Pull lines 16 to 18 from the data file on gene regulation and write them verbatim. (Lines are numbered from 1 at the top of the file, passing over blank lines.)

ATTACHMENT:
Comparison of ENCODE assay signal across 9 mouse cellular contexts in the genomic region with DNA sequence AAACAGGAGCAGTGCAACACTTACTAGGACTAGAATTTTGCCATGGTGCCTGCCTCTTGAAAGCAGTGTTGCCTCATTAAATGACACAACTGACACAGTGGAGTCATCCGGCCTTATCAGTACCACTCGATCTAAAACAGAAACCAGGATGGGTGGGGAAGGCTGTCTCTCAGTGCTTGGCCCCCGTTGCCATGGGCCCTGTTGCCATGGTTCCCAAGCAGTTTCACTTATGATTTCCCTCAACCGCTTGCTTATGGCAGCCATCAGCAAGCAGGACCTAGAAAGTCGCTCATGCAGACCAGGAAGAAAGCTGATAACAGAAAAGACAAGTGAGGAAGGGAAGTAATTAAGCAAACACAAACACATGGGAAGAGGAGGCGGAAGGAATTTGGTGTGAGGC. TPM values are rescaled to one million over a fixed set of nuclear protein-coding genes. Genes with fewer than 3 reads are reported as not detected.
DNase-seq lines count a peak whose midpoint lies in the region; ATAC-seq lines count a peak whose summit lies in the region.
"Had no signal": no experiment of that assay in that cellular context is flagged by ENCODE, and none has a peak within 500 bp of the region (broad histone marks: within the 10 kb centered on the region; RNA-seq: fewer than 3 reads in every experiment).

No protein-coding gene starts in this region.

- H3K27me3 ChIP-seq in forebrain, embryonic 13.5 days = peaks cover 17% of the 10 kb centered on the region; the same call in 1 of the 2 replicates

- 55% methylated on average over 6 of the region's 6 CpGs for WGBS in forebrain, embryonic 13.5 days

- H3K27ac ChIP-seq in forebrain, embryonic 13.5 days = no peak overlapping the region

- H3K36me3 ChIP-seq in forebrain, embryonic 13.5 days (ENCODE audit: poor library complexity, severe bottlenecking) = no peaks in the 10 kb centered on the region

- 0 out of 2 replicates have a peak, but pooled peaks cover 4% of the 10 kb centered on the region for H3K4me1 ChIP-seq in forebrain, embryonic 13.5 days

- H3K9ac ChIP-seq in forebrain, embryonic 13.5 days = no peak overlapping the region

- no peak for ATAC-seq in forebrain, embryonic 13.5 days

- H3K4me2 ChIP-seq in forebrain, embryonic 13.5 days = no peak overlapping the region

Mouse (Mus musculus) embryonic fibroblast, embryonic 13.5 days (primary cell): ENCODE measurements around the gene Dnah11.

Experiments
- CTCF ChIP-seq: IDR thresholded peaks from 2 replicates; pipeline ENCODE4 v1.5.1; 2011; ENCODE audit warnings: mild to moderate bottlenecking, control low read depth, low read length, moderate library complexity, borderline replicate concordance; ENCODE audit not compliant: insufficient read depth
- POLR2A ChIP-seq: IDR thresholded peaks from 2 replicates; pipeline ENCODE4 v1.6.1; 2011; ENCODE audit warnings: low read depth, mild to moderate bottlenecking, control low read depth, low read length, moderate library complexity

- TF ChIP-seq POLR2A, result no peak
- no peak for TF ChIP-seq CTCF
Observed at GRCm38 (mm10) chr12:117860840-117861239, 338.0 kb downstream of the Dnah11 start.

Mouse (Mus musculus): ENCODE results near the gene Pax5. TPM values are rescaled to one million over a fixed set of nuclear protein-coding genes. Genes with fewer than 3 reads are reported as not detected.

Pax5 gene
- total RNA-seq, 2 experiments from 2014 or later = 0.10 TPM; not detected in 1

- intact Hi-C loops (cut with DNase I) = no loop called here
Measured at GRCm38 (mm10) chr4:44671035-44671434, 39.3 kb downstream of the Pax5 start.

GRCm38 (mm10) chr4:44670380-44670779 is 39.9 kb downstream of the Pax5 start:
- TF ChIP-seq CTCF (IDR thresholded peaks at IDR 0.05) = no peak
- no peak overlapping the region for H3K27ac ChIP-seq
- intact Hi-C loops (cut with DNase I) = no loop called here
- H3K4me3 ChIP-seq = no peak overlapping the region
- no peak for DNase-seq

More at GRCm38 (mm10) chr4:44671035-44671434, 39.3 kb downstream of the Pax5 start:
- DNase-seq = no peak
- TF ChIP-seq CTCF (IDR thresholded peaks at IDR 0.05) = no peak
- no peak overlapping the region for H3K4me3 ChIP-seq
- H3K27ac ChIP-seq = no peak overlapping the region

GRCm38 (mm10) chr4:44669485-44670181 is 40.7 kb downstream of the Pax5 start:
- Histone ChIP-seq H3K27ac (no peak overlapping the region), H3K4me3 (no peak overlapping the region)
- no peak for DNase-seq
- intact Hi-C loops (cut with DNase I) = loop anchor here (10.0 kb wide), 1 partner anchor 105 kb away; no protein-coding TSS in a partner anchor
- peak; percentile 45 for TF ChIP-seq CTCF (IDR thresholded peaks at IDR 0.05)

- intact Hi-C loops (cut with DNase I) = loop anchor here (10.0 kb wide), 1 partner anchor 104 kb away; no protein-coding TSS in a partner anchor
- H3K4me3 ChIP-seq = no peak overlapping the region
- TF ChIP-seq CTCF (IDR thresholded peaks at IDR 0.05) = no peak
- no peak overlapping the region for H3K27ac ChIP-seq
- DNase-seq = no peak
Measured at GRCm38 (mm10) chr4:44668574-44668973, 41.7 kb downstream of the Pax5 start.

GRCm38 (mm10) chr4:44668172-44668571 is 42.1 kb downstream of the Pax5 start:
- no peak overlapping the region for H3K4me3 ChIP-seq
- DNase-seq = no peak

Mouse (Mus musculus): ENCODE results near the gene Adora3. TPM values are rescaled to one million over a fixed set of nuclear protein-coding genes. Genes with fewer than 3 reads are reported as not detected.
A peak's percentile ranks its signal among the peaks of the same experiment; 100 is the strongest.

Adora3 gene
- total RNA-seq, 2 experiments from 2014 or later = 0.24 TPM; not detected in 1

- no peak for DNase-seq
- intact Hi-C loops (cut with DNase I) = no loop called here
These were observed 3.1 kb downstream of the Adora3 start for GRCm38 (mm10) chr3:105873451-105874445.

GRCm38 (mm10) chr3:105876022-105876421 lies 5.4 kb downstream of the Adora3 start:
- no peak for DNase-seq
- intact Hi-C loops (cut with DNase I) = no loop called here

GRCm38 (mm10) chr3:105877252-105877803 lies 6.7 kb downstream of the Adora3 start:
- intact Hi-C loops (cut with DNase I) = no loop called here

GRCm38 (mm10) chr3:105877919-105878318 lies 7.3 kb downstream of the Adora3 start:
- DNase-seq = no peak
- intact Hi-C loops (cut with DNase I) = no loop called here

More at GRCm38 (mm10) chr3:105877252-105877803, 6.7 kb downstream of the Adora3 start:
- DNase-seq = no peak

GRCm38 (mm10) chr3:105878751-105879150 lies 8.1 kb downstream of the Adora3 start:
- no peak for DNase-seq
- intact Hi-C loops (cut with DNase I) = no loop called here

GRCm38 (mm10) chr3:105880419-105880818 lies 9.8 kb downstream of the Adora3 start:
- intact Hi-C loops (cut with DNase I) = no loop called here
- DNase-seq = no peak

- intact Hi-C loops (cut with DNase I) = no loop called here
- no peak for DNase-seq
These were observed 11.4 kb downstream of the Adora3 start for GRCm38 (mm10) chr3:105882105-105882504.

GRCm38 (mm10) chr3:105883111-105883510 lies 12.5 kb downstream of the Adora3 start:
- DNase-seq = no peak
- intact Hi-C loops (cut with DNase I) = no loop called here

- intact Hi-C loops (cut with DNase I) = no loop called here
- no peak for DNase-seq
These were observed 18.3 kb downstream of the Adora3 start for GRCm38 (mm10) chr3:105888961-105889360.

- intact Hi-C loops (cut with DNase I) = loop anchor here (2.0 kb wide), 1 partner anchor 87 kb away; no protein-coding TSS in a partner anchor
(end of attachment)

- POLR2A ChIP-seq: IDR thresholded peaks from 2 replicates; pipeline ENCODE4 v1.6.1; 2011; ENCODE audit warnings: low read depth, mild to moderate bottlenecking, control low read depth, low read length, moderate library complexity

- TF ChIP-seq POLR2A, result no peak
- no peak for TF ChIP-seq CTCF